The introduction of the Goods and Services Tax (GST) raised much hope that it would herald the emergence of a ‘good and simple tax’ with ‘one nation, one market, one tax’. However, there has been considerable concern with the new tax, both in its structure and operational details, including the ease of paying the tax and filing returns. Trade and industry have been grappling with the problem of payment, filing the returns and claiming input tax credit, and exporters have been facing liquidity crises as the zero-rating of the tax has not worked and refunds have not been forthcoming, with difficulty in filing returns. Of course, the GST Council has been quite responsive to tweak the structure and operational details to make it simpler. Yet, considerable work needs to be done to ensure a smooth transition and to reap the revenue and productivity gains to the economy.
History of GST
Introduction of the GST is an important reform and is a standard policy recommendation for every country going in for the structural adjustment programme of the International Monetary Fund. This has been a major money spinner and a source of productivity gain. According to Michael Keen, of over 165 countries which have adopted GST in one form or another, only five have repealed it (Belize, Ghana, Grenada, Malta and Vietnam), but have reintroduced the tax later. The GST has taken centre-stage in many countries and is considered important in view of the competitive reduction in corporation tax rates due to high mobility of capital. It is also true that there is no “one-size fits all” GST and each country has to adopt the structure depending on political bargains and operational feasibility. It is a major reform, and even as every country makes a lot of preparations before it is introduced, it takes time to smoothen the rough edges and settle contentious issues.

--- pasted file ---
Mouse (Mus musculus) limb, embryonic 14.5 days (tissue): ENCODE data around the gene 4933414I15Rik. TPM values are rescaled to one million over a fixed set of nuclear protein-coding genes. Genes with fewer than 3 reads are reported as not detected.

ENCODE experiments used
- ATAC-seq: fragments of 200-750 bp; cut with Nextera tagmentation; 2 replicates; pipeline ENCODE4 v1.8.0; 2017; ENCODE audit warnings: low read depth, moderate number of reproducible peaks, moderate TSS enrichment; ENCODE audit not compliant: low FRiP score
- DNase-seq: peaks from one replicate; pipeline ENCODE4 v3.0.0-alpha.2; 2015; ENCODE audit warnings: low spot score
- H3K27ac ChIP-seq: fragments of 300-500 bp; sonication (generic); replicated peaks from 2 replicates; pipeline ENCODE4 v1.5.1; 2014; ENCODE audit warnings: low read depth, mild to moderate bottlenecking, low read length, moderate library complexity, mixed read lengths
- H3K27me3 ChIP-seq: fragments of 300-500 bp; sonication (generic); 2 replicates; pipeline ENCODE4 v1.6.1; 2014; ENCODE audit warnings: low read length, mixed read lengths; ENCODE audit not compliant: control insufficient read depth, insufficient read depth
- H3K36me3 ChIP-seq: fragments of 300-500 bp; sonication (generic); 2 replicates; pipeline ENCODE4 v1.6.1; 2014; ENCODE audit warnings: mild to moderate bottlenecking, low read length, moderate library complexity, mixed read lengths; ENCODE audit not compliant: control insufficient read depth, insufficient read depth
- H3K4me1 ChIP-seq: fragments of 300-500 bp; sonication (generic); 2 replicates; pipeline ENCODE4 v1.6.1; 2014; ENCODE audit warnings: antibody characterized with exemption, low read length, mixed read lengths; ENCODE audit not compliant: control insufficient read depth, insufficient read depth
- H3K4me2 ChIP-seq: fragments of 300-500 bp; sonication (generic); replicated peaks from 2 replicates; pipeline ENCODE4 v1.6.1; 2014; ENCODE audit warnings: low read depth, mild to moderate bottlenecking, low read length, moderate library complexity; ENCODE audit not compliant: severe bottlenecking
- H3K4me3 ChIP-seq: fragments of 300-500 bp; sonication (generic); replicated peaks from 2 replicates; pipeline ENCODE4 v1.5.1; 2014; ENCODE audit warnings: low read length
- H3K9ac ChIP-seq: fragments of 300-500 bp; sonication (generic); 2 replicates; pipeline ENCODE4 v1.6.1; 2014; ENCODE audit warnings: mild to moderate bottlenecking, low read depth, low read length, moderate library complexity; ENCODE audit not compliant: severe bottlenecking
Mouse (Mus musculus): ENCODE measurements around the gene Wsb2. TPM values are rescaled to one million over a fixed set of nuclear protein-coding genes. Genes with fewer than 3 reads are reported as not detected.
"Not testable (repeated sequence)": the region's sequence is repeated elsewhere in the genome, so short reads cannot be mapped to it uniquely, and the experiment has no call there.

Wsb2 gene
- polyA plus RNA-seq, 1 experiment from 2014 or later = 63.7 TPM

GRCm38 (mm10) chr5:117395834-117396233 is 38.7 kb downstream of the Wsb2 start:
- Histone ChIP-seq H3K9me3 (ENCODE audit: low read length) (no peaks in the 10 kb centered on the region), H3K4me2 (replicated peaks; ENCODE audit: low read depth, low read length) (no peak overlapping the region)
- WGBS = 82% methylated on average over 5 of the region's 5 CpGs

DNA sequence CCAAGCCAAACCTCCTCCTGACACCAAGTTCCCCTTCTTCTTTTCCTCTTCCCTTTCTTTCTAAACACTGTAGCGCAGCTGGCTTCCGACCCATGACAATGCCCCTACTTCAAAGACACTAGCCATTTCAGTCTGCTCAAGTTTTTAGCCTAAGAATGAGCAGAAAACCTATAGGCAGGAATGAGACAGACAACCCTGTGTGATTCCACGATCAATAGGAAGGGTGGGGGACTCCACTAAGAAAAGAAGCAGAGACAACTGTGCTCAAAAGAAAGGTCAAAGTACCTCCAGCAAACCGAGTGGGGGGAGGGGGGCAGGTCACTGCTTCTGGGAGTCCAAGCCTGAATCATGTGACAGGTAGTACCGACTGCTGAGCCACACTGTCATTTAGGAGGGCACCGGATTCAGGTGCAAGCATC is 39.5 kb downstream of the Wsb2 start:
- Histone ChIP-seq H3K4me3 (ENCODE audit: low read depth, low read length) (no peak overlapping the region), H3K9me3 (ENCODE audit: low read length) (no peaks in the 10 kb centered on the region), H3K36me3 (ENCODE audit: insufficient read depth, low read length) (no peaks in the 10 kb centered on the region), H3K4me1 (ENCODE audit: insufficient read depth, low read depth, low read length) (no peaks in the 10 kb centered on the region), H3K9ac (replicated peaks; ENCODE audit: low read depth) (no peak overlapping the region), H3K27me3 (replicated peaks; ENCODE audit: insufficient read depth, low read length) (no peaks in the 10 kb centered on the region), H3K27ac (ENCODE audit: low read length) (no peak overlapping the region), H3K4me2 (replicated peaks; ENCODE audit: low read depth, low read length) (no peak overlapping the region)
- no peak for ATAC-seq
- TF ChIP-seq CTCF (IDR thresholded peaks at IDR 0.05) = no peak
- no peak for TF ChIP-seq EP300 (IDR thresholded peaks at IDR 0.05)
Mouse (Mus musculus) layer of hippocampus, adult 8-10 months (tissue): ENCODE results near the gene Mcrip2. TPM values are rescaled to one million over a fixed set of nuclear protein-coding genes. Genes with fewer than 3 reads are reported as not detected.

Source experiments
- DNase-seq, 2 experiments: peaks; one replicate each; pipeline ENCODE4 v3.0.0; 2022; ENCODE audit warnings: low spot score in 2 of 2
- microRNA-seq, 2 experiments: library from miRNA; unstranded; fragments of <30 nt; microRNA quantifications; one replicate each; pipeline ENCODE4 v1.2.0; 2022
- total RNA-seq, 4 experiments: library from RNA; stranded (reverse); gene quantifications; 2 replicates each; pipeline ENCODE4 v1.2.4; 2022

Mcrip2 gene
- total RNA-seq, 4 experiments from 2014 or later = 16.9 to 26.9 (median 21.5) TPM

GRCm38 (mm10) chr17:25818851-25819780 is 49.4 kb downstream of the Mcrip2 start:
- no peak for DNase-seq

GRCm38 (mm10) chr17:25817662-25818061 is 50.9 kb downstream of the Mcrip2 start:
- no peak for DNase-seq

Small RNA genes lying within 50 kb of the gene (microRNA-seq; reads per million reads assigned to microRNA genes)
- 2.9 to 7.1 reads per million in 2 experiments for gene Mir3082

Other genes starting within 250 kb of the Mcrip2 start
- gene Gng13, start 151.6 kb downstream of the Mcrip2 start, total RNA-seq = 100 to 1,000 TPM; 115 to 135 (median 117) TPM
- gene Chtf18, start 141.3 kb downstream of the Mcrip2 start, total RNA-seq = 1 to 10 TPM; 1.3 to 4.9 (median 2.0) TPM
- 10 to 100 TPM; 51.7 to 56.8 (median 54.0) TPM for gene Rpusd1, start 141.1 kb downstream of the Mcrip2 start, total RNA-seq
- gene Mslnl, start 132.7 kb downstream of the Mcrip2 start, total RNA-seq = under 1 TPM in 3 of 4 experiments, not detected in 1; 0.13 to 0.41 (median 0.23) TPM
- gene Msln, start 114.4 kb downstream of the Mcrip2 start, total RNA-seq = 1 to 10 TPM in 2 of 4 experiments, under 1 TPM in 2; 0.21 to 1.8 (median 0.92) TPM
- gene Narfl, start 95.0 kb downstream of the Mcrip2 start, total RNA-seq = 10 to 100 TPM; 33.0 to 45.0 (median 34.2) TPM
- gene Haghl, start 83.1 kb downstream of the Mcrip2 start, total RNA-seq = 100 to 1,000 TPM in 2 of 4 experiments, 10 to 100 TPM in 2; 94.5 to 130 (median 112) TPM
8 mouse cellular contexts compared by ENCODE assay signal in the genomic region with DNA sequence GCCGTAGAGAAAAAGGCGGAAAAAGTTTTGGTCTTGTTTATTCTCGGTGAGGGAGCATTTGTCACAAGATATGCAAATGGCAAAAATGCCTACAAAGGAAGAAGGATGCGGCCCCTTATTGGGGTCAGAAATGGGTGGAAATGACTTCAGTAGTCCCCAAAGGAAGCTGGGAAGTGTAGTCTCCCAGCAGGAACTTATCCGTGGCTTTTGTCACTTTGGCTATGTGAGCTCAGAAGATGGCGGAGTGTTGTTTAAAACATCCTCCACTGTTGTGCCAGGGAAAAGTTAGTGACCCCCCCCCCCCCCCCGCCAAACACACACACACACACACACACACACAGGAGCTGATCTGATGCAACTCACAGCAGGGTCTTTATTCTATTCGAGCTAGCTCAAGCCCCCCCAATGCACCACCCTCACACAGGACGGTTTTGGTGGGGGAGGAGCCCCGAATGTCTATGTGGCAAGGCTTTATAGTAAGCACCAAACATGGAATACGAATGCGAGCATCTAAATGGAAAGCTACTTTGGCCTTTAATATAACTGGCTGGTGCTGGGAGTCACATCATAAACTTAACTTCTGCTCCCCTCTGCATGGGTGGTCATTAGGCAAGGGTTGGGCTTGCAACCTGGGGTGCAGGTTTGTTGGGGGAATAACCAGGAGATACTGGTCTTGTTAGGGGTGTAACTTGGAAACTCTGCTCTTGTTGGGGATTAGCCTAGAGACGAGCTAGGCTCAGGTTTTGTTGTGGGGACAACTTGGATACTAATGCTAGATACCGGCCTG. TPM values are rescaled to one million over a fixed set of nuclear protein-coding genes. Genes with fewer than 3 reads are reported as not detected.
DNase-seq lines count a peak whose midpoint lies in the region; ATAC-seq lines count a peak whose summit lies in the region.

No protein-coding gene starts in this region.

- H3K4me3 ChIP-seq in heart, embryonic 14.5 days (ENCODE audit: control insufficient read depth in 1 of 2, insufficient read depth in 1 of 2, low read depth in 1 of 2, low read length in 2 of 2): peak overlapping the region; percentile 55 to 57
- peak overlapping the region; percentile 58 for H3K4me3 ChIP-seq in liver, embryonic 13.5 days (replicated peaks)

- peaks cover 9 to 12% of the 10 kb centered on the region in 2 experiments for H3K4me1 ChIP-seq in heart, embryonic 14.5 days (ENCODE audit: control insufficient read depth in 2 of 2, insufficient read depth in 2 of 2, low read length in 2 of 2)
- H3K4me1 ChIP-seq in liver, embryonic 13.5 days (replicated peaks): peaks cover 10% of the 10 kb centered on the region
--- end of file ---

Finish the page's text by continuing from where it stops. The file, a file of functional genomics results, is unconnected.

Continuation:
International experience shows that some features of the reform are inherently desirable. It is important not to have too low thresholds. In fact, reasonably high thresholds will reduce the compliance burden to a large number of small businesses without much impact on revenue. Richard Bird and Pierre-Pascal Gendron, after a detailed examination of a number of countries adopting GST, suggest that in developing countries, a threshold closer to $100,000 would eliminate 75% of the taxpayers with a revenue loss of less than 4%. (See Bird and Gendron, The VAT in Developing and Transitional Countries, Cambridge University Press, 2007). Another desirable feature of a successful GST is to have fewer rates. Multiple rates create classification problems, are harder to administer and would require the general rate of tax to be higher. It would also invite a lot of lobbying by special interest groups. Third, it is important to prepare well before the plunge. Most countries take at least two years to prepare for the introduction of reform to ensure a smooth transition. This is particularly necessary for developing and testing the technology platform, educating the tax collectors and tax payers and to avoid any anomalies in the structure of the tax.
The Indian version
In the Indian context, given that the reform had to be evolved by taking into account the views of 29 States, two Union Territories with legislatures and the Union government, compromises are inevitable and it is impossible to expect the structure of the tax to be ideal. As stated by Bird and Gendron, some bad initial features may be an essential compromise to get the tax accepted in the first place.